Today (16/6/11) in Greece, the Prime Minister is trying to form a new government that will help the country tackle its large and growing debts. Austerity measures have been put in place by the Greek government and these cuts and subsequent job losses (unemployment now stands at 15.9%) have resulted in massive riots.
Critics of the eurozone and Greek membership are suggesting that the price Greece has to pay to remain a member might be too high. Billions of euros have already been given to the bankrupt country and yet it seems to have made little difference – more money is now needed, but Finance Ministers have so far been unable to agree on how best to finance another bailout. These concerns have adversely affected financial markets, as investors sell their shares in light of the economic concerns surrounding Greece. The trends in financial markets over recent weeks suggest a growing feeling that Greece may default on its debt.
If an agreement isn’t reached between European leaders and/or Greece doesn’t accept the terms, then it could spell even more trouble and not just for the Greek economy and the eurozone. Banks across Europe have lent money to Greece and if an agreement isn’t reached, then this will mean losses for the private sector. Whilst these losses may be manageable, further trouble may arise due to contagion. Other countries with substantial debts, including Spain, Ireland and Portugal could mean a significant increase in these potential losses.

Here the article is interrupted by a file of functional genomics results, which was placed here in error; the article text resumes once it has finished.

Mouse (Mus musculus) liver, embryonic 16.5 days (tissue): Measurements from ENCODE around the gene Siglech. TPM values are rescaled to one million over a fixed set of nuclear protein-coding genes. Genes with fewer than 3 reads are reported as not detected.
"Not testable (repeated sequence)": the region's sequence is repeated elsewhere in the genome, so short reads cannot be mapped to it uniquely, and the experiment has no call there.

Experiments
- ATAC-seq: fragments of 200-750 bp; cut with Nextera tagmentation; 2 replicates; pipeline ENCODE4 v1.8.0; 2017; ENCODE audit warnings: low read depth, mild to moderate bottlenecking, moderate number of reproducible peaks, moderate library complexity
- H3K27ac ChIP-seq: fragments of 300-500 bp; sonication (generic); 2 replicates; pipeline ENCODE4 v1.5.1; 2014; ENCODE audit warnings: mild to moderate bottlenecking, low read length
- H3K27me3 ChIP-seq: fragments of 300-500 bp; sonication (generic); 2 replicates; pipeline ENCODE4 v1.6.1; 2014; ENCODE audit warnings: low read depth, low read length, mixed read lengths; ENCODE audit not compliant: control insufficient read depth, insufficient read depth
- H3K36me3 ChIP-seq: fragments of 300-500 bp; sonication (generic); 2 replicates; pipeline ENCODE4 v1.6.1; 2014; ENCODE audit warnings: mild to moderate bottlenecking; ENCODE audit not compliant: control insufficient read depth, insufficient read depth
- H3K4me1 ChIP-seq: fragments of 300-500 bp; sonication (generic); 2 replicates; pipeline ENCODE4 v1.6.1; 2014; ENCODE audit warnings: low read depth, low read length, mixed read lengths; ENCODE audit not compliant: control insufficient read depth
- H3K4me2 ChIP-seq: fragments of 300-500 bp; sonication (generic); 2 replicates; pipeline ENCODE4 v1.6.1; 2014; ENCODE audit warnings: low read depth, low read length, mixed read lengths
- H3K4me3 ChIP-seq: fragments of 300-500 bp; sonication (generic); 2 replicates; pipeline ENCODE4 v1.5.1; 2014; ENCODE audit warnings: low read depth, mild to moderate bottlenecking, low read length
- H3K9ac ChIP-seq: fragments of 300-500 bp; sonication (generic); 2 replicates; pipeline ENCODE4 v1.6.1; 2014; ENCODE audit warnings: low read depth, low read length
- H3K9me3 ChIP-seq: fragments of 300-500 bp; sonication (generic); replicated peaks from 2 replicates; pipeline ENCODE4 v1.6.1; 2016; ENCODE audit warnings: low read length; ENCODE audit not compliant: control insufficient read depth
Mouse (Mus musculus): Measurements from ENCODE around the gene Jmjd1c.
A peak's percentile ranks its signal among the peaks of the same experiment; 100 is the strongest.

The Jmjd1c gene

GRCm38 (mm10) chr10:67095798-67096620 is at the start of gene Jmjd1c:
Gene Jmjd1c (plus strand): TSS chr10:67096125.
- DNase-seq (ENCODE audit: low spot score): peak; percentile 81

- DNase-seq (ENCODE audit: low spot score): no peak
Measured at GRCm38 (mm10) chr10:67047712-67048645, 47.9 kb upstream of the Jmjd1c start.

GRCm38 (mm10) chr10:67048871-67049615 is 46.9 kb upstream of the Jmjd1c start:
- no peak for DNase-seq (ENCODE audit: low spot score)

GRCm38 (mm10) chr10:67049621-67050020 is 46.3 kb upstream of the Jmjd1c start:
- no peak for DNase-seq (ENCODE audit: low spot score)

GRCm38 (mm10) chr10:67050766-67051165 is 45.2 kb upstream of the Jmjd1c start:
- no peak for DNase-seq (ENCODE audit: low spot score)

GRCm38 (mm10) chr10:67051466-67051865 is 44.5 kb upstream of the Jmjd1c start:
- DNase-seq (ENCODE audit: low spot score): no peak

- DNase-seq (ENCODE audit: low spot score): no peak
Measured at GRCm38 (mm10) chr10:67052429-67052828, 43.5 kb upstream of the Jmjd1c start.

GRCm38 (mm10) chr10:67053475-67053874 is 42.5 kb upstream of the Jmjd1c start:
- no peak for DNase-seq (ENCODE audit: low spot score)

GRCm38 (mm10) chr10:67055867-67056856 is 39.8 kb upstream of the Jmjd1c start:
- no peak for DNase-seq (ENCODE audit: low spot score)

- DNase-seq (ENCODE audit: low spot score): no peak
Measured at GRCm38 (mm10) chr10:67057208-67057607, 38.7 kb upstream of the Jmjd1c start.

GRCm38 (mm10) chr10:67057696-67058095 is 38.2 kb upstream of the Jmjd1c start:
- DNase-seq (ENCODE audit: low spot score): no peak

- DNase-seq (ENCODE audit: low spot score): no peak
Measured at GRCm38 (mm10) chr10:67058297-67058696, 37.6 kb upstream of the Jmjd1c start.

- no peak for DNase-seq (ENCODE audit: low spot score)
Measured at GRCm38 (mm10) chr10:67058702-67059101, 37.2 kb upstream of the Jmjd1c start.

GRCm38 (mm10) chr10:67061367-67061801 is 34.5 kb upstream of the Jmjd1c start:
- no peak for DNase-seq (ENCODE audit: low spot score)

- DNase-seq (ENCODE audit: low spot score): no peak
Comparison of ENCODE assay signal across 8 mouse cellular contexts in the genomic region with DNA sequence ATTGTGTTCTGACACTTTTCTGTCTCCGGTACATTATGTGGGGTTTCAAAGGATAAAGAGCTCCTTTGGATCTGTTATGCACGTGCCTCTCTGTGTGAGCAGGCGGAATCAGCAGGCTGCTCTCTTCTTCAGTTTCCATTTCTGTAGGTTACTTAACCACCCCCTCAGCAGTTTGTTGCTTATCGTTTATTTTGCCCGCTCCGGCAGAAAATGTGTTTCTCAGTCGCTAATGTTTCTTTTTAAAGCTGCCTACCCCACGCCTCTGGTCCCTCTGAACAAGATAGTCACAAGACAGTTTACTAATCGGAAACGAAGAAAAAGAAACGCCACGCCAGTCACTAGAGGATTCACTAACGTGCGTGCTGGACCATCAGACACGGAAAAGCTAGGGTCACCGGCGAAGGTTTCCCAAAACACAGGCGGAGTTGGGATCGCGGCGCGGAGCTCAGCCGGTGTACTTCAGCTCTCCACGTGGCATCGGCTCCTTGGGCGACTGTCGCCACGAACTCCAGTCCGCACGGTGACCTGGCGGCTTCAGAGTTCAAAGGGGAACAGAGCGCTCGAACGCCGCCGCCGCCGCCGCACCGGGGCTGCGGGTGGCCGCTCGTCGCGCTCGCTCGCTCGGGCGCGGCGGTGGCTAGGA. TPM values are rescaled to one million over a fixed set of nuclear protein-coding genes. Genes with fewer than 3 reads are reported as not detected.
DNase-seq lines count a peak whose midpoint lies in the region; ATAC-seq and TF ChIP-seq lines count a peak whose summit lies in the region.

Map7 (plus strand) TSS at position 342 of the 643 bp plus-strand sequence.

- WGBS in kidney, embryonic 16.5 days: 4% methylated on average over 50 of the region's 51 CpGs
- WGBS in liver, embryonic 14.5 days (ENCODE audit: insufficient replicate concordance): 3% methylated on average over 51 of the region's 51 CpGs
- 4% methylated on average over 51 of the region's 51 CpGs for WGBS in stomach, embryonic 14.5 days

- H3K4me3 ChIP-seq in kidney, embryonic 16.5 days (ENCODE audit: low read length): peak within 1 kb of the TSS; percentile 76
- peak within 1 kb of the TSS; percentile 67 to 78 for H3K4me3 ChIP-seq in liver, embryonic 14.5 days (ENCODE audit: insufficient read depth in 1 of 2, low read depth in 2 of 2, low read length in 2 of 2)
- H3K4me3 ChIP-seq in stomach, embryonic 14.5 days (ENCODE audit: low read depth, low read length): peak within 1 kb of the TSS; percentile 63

As the crisis in Greece continues, doubts remain over whether the European leaders even know how to deal with the crisis and this creates a lack of confidence in the markets. Activities over the coming weeks will play a large part in the future of Greece’s eurozone membership, trends in financial markets and the direction of the UK economy. The following articles consider Greece’s debt crisis.
Greece debt crisis sends financial markets reeling BBC News (16/6/11)
Euro slumps vs Swissie, Greece intensifies concern Reuters (16/6/11)
EU and IMF agree Greek debt deal Financial Times, Peter Spiegel (16/6/11)
Greece crisis: Commissioners fear ‘future of Eurozone’ BBC News, Joe Lynam (15/6/11)
Stocks slump as Greece crisis turns violent Bloomberg Business Week, Pan Pylas (15/6/11)
Euro slides as Greek default fears deepen Financial Times, Peter Garnham (16/6/11)
Germany insists all of EU must pay for Greece bailout Guardian, Ian Traynor (15/6/11)
US stocks slump on US, Greek woes Associated Press (16/6/11)
More time to argue about Greece BBC News, Stephanie Flanders (16/6/11)
Greece: Eurozone ministers delay decision on vital loan BBC News (20/6/11)
Greece crisis: Revolution in the offing? BBC News, Gavin Hewitt (19/6/11)
Greece crisis: Not Europe’s Lehman (it could be worse) BBC News, Robert Peston (20/6/11)
Greek debt crisis: eurozone ministers delay decision on €12bn lifeline Guardian, Ian Traynor (20/6/11)
Eurozone must act before Greek crisis leads to global meltdown, IMF warns Guardian, Larry Elliott (20/6/11)
Greece: Private-sector voluntary aid may be impossible BBC News, Robert Peston (21/6/11)
Greece crisis and the best way to cook a lobster BBC News, Stephanie Flanders (22/6/11)
- What is meant by contagion and why is this a potential problem?
- What are the options open to European leaders to finance the bail out?
- If an agreement is not reached or Greece do no accept the terms, how might the UK economy be affected?
- What has been the impact of recent events in Greece and Europe on financial markets and currencies across the world? Explain your answer.
- Why are critics suggesting that the price of Greece remaining in the Eurozone might be too high? If Greece was not a member state what would it mean it could do differently to help it deal with its mounting debts?